If the purpose of music in the liturgy is entertainment or surcease or demonstration, then Broadway, Muzak and the picket line are our competitors. We shall lose. But if the purpose of liturgical music is to support and give voice to a people celebrating their faith in God Almighty, then we are not in competition with anyone but ourselves. We seem to be losing here as well, I’m afraid. We seem to be ignorant of the fact that the liturgical act without music loses much of its sonic rhythm, and that rhythm is a major component of all ritual activity. As sonic rhythm both in speech and melody decline, the correlative visual rhythm of ceremonial choreography (and the discipline it requires) become harder to sustain. The two rhythms are correlative. When one is weakened so is the other, and when both disappear what one is left with is a seminar or a lecture — modes of activity that separate as much as they integrate, and that make symbolic communication almost impossible to achieve. Communities do not cohere around lectures, but all love a parade.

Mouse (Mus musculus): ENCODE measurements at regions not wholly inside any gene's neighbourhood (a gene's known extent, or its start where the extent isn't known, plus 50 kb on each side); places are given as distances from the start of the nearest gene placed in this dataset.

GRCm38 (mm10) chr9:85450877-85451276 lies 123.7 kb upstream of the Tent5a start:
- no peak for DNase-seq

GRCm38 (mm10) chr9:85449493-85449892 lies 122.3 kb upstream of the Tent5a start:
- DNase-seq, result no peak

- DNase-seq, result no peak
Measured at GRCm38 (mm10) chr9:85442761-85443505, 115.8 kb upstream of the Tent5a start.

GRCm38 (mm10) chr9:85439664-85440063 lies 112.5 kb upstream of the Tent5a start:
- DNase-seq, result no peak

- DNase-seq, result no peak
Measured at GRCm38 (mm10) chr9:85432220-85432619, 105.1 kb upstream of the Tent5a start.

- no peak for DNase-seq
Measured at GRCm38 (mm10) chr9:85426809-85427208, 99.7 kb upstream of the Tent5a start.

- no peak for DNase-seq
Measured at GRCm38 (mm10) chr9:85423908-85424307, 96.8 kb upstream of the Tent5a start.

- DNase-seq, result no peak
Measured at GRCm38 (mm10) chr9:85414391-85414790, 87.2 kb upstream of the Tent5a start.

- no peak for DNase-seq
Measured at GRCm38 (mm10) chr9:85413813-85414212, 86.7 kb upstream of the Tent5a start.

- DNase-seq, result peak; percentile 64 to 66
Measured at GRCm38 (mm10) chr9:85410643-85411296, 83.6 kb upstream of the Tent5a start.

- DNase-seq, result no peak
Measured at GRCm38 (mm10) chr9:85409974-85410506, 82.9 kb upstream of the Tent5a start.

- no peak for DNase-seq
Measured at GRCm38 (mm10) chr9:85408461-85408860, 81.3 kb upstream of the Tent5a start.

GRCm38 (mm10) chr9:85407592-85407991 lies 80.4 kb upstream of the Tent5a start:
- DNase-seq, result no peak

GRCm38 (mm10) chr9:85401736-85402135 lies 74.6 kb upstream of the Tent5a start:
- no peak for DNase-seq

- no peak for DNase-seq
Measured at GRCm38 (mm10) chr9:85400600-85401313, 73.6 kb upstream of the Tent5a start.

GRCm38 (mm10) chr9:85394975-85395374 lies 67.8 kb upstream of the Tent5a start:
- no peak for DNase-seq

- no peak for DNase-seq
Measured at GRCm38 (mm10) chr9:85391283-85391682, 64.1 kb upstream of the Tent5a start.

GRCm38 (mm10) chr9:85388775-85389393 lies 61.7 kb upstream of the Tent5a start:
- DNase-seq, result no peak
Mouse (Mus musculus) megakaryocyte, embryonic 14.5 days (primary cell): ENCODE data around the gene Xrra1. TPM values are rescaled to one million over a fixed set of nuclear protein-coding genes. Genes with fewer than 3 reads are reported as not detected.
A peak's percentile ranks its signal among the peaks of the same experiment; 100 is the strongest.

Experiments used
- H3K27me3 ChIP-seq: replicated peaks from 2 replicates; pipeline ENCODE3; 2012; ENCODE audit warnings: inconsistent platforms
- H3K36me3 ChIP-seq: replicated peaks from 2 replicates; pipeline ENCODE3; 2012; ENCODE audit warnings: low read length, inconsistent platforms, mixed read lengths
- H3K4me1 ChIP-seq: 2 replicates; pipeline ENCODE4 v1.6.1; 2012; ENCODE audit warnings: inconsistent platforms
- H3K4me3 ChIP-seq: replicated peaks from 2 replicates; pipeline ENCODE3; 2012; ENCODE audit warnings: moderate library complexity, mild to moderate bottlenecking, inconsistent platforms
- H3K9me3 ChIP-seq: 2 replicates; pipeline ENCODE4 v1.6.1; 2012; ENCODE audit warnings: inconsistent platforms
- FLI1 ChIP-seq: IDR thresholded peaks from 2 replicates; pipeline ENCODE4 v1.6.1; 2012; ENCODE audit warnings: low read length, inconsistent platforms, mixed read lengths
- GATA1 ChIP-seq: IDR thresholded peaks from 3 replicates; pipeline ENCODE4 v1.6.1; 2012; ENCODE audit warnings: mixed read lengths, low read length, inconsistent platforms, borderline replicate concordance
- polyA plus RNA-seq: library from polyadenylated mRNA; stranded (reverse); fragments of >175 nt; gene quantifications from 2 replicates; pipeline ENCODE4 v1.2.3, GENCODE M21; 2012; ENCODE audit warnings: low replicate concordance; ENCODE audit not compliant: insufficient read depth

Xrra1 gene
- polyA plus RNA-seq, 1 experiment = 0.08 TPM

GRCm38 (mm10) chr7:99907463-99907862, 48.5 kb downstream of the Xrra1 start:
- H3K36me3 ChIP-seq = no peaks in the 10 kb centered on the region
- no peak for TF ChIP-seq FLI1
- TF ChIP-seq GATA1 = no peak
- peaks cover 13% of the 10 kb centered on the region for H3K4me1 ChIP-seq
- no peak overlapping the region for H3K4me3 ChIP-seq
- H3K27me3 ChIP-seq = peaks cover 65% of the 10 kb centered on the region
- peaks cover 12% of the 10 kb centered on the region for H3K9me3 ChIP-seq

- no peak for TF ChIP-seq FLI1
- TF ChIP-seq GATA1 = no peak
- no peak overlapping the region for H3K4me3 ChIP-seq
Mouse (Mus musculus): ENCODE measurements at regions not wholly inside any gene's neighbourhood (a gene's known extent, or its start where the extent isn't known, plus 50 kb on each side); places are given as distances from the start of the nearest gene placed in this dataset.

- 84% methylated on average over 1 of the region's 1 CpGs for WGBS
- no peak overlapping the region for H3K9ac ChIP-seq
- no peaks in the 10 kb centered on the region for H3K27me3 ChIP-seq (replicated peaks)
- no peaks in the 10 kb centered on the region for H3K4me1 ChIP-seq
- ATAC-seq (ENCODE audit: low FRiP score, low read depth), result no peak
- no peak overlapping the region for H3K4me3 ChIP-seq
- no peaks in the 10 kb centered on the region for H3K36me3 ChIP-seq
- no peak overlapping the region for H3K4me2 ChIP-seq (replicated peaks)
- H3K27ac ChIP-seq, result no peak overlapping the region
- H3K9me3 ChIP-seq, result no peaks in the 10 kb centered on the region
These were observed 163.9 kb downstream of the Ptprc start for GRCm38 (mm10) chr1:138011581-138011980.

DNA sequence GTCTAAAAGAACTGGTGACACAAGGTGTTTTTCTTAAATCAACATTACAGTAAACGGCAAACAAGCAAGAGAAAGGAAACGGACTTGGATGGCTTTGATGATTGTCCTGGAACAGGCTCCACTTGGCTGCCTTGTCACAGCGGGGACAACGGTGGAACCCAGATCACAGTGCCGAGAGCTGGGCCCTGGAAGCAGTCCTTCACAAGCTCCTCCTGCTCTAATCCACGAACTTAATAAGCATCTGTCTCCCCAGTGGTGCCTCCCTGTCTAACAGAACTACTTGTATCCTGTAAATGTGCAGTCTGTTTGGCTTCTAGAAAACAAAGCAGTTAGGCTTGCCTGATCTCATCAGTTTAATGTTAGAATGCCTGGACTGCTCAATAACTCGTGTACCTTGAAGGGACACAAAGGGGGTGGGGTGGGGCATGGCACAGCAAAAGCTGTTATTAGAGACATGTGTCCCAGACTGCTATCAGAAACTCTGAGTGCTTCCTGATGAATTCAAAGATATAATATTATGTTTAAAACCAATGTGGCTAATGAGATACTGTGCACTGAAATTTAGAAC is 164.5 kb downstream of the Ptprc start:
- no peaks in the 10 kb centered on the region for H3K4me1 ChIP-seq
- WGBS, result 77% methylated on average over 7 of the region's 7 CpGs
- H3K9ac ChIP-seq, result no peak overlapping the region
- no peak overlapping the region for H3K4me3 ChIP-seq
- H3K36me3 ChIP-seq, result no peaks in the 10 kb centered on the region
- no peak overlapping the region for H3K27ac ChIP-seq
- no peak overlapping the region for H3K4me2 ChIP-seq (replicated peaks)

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Todd lives in the Pacific Northwest, serving a Catholic parish as a lay minister.
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6 Responses to On Liturgical Music

  1. Compelling questions and notions, Neil.
    And, doubtless, most answers and reflections on those notions will be inter-related.
    Of course we know that phonation among primates, proto-humans and homo sapiens existed before their “discovery” of other methods of making sounds and noises into organized, specific and imitative constructs.
    The hollowed out femur that inadvertantly becomes a flute, which imitates the voice of birds and humans; the hollow log drum, whose sonority is most pleasing when measured and played in rhythmic patterns (this is where Fr. Kavanaugh’s analogy lines up with mine.) But, I tend to imagine the more likely scenario is that dance was the primeval form of corporate “worship” to the “Other.” And if that is the egg, then music was the chicken. Music is quite at home, probably most consonant with the cosmos, within the mensurate structures of rhythm; you cannot have a melody that does not have some form of rhythmic component (sorry, diehard chant enthusiasts.)